So today I had a Nerve Conduction Study at hospital done on both my stroke leg and my 'good' right leg. Just to update, my stroke leg was doing great and I'd been back at the gym almost 12 months gradually building up strength and stamina bit by bit. About 3/4 months ago, I was at the gym and doing my leg presses without any problems. I did 5 sets of 20 reps on the lowest kg setting on the leg press. I then decided to finish off on the reclining cycle. I did 3 circles of the pedals and felt something 'snap' in my right leg. I hopped off the bike and headed home. I applied ice etc and rested up for a couple of weeks but noticed that my right leg was going numb from the knee down. I attempted to go back to the gym but after 5 mins on the treadmill, I could feel the leg getting weaker and my foot was dragging on the belt. I stopped and came home and haven't been back since.
After seeing my GP, he referred me for the Nerve Study. I've had to wait 2 months for this despite being a priority Stroke patient. Whilst I've been waiting for this appointment I've been seeing a Chiropractor privately. He has eased the numbness and pain somewhat and has also got rid of a lot of stiffness in my back on the stroke side. His diagnosis was I had trapped my sciatic nerve in 3 places.
The test involved elecrodes all over both legs and then she inserted needles into my nerves/muscles. After they'd scraped me off the ceiling in agony, they agreed there was substantial nerve damage in my right leg. I now have to wait for her report to arrive at my GP's to see what step 2 is. One thing I am really happy about is the tests on my stroke leg were very good (in her words) so it just goes to show that time is a great healer. Strangely enough, I've had so much going on with my good leg, I've forgotten all about my stroke leg!
My main reason for posting this is just to let people know that if you do overdo the exercise as I did, your body will bite back! I think sometimes we forget that we have lost much of our strength resistance and try to carry on regardless. My Chiropractor has pretty much told me my gym days are over and to do gentle walking or try Tai Chi instead. So I've cancelled my membership and I'll keep you posted as to what the next stage brings. Happy New Year to you all by the way!
It sounds like all your good intentions have caused you a bit of a bother. I’ve heard that Tai Chi is very good for people who have mobility problems, it’s supposed to be sooo calming as well. You’ll have to let us know how you find it.
I’m still having a horrible tinnitus problem which I thought might be due to aspirin but appears not to be. It really gets me down at times. I’m seeing my GP next week so I’ll ask him what he thinks it’s due to.
Happy New Year to you.
I'll try and find a class near me. Good luck at the GP next week.
Good to hear about the improvement you've achieved. So sorry about the gym issue. I'll keep my fingers crossed that you find a Tia Chi class.
Happy New Year to you as well!
Sorry your gym days are over. However Tai Chi, for me, has been enormously beneficial in steadying my wonky left arm and hand. I go to an exercise class for over 60s and Mark, our trainer, goes out of his way to think through exercises that promote strength and balance, but also strengthen muscles too. The oldest classmember is 90!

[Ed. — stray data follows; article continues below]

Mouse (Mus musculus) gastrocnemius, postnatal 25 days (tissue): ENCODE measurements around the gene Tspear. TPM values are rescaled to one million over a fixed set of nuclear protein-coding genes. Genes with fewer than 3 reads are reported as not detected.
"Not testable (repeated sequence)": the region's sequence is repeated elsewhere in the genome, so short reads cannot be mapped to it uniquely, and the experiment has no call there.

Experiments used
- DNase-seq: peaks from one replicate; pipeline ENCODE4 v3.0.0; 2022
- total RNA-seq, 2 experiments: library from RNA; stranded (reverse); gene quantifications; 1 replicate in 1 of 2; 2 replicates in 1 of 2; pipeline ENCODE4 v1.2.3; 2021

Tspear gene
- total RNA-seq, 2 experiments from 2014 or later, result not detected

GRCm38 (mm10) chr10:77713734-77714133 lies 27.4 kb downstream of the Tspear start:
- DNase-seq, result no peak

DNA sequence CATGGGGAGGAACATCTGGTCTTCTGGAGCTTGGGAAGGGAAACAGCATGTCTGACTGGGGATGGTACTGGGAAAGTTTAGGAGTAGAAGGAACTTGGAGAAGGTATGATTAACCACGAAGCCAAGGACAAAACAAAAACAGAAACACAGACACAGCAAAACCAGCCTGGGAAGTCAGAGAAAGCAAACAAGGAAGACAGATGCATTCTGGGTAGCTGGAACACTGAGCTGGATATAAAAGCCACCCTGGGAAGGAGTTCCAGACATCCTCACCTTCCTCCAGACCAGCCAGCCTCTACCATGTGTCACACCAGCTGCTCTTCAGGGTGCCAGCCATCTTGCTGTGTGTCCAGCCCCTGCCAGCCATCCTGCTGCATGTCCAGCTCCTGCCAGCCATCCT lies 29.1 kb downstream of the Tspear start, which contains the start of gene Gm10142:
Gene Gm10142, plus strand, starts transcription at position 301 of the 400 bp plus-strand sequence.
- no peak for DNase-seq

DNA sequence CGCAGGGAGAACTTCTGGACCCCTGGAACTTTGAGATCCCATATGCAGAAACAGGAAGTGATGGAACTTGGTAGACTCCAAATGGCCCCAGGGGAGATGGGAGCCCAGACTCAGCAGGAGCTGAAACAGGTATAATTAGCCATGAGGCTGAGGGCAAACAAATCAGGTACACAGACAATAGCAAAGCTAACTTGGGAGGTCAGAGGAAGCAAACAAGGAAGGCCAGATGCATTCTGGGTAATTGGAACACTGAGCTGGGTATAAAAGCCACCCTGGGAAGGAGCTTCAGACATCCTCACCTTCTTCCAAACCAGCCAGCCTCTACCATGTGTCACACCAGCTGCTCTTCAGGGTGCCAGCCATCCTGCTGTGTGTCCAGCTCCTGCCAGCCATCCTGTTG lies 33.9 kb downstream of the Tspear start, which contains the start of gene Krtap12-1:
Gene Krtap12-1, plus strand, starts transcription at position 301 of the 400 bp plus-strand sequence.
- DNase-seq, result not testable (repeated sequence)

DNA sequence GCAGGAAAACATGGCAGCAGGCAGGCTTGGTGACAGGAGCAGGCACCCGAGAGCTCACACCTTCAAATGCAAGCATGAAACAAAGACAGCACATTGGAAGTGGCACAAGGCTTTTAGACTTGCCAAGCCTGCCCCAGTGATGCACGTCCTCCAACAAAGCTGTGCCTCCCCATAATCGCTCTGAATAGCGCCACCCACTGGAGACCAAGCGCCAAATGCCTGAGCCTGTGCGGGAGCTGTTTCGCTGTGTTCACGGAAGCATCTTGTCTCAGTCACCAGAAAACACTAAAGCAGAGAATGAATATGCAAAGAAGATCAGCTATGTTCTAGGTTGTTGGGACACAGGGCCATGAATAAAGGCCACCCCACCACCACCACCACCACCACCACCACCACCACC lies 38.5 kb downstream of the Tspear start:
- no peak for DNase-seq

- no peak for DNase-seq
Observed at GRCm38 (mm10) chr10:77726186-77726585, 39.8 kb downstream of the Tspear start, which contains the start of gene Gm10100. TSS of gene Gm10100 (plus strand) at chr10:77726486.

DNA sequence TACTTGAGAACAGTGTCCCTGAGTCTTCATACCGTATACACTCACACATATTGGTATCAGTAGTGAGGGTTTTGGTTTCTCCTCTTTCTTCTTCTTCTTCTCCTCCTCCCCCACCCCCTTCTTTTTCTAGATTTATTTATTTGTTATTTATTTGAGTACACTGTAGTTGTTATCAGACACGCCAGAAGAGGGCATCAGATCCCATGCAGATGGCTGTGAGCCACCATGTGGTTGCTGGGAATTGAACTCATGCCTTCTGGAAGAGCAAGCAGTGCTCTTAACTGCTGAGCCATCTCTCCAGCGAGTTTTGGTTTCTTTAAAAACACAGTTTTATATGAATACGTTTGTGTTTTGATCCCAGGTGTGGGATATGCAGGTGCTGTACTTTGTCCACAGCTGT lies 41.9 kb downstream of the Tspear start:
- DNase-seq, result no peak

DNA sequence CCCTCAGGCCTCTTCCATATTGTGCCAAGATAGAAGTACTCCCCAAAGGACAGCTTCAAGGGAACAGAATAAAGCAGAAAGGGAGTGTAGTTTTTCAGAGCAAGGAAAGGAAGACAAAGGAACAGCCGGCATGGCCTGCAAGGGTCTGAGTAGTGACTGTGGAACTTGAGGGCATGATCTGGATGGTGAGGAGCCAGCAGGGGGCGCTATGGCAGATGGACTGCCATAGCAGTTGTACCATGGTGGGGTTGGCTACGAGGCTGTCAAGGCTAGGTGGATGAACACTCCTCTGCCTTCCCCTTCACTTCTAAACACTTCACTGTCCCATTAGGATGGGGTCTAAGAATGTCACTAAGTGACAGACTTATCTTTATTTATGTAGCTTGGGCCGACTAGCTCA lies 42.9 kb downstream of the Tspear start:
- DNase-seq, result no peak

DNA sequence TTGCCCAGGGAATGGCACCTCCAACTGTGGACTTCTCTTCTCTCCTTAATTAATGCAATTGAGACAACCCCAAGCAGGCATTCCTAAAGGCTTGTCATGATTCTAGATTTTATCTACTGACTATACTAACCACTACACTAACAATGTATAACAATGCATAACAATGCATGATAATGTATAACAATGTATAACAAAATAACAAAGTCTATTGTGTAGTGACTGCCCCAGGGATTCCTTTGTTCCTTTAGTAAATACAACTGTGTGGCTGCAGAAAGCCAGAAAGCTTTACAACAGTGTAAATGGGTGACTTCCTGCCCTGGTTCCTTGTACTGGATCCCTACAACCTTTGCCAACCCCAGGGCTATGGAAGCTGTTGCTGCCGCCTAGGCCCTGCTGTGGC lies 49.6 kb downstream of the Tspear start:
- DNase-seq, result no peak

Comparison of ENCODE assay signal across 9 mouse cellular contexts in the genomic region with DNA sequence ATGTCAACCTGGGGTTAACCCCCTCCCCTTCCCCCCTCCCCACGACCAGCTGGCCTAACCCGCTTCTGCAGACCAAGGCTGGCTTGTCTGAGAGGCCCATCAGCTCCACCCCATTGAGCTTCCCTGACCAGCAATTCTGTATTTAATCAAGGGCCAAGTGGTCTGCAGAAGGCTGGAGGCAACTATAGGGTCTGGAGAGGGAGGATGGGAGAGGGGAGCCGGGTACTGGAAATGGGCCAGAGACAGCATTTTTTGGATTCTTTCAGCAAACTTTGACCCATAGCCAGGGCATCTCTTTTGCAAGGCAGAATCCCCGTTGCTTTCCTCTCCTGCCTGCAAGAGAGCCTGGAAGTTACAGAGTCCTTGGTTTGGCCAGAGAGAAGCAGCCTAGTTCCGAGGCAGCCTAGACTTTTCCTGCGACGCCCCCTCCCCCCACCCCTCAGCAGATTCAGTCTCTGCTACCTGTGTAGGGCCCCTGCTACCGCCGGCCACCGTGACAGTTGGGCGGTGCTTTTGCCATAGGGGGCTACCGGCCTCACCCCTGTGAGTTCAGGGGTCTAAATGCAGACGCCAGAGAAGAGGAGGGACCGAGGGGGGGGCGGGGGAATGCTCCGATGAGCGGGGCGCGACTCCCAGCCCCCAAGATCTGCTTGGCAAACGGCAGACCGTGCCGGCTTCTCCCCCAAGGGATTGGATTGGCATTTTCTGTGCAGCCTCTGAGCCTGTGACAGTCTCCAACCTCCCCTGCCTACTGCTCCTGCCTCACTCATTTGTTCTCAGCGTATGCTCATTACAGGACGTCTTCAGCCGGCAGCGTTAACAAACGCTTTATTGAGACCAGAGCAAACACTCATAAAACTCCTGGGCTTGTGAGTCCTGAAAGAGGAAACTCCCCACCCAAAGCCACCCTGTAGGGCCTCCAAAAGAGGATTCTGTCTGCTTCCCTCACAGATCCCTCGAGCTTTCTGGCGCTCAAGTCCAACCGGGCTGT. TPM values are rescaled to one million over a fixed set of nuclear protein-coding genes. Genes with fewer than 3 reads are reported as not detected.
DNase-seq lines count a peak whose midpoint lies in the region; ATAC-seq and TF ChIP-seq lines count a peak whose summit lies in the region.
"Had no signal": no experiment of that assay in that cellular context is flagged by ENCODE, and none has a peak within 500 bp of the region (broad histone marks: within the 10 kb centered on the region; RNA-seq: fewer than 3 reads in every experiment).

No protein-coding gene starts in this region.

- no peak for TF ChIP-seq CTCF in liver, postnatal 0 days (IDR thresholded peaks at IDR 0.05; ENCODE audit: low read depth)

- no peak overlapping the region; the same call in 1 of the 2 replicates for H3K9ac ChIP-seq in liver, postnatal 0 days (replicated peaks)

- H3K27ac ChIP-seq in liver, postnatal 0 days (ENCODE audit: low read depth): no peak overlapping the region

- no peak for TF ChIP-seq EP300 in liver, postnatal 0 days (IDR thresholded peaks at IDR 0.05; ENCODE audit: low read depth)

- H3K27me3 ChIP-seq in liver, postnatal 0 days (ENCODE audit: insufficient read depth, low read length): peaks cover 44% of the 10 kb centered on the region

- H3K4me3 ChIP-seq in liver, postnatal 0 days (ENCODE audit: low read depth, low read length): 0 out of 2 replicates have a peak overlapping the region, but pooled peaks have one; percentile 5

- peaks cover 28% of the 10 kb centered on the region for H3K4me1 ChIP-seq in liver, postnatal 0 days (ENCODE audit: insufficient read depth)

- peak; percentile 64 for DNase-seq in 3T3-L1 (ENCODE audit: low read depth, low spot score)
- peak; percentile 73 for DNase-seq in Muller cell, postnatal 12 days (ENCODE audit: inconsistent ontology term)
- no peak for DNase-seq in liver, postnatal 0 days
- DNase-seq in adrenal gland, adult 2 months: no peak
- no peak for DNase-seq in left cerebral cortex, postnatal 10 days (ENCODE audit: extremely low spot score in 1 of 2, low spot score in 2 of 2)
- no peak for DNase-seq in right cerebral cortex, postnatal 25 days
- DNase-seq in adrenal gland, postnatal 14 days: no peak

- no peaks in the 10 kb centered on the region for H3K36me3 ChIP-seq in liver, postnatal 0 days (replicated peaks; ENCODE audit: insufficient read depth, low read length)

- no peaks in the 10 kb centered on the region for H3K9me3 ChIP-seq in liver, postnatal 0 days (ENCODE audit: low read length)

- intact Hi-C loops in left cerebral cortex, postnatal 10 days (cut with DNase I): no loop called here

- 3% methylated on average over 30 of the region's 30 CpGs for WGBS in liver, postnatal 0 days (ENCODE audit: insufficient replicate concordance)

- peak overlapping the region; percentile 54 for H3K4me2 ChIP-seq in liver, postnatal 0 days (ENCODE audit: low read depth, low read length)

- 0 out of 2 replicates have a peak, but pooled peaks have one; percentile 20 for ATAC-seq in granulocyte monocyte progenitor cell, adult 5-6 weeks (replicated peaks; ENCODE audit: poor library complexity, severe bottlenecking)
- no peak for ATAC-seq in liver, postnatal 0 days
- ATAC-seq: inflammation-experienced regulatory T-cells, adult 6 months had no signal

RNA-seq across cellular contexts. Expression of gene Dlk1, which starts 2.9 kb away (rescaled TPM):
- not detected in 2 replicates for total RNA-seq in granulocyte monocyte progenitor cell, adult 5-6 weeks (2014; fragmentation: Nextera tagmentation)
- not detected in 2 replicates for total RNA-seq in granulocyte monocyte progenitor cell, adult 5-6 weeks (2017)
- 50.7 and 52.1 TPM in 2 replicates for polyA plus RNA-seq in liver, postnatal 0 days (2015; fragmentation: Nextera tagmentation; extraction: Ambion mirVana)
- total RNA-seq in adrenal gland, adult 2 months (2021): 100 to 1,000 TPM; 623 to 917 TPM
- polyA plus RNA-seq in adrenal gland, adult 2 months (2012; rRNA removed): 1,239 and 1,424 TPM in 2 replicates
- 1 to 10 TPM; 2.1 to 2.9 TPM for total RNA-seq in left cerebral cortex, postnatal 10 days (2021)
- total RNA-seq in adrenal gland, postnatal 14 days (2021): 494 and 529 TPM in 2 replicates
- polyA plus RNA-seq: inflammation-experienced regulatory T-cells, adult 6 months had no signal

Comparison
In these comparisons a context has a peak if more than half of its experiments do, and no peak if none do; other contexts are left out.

Please see this as another door opening and not just a door slamming shut. I was reflecting today that life consists of stages. Just as we passed from childhood to adolescence and adulthood and accepted the transition we must accept the move from being ‘in the swing of things’ to a quieter but still active lifestyle.
A Happy New Year to you!
Very frustrating when you've been trying so hard to do the right thing gggrrrr. As well as Tai Chi, do you think swimming might work? Quite gentle, whole body exercise?
Good luck, let us know how you're doing xx
Frustrating yeah but, on the bright side, I'm saving £20 a month in gym fees! I can't swim as I have a morbid fear of swimming pools. When I was in junior school (60 odd years ago) their way of teaching you to swim was to line everyone up at the side and push you in at the deep end and see if you came up. I was one of the few who didn't and I was fished out with a big hook on the end of a long stick by the evil swimming teacher! That fear has stayed with me all my life. I did try learning in my 30's but refused to take my feet off the bottom so it was a pointless exercise. I don't like being too close to pools or even watch people swimming in them. On holiday I get the heebie jeebies when I have to walk past an empty floodlit pool. When my daughter was 3, I took her for lessons and sat in the cafe watching her because I hate those horrid seats that feel like they're tipping you in the water! I was determined that I wouldn't pass my fear onto her and she is a great swimmer just like her Dad. He has life saving certificates and has also tried to teach me in at Center Parcs but I liken my fear of pools to his morbid fear of spiders! Strangely enough, the sea doesn't bother me at all. I'm fine sailing and quite happy to look over the side at the sea and also love paddling in the sea.
I'm just going to do gentle walking until I get the results and take it from there.
Thanks Jeff. I think they do a Tai Chi class at my local sports centre but not sure if it's for over 60's or not. Once I get sorted, I'll do some looking around.
That sounds awful, what stupidity, and the event has had an impact for the rest of your life. That evil teacher has a lot to answer for. Well, enjoy your extra cash, and hopefully walking will give you good results - there are definite benefits and some may surprise you!!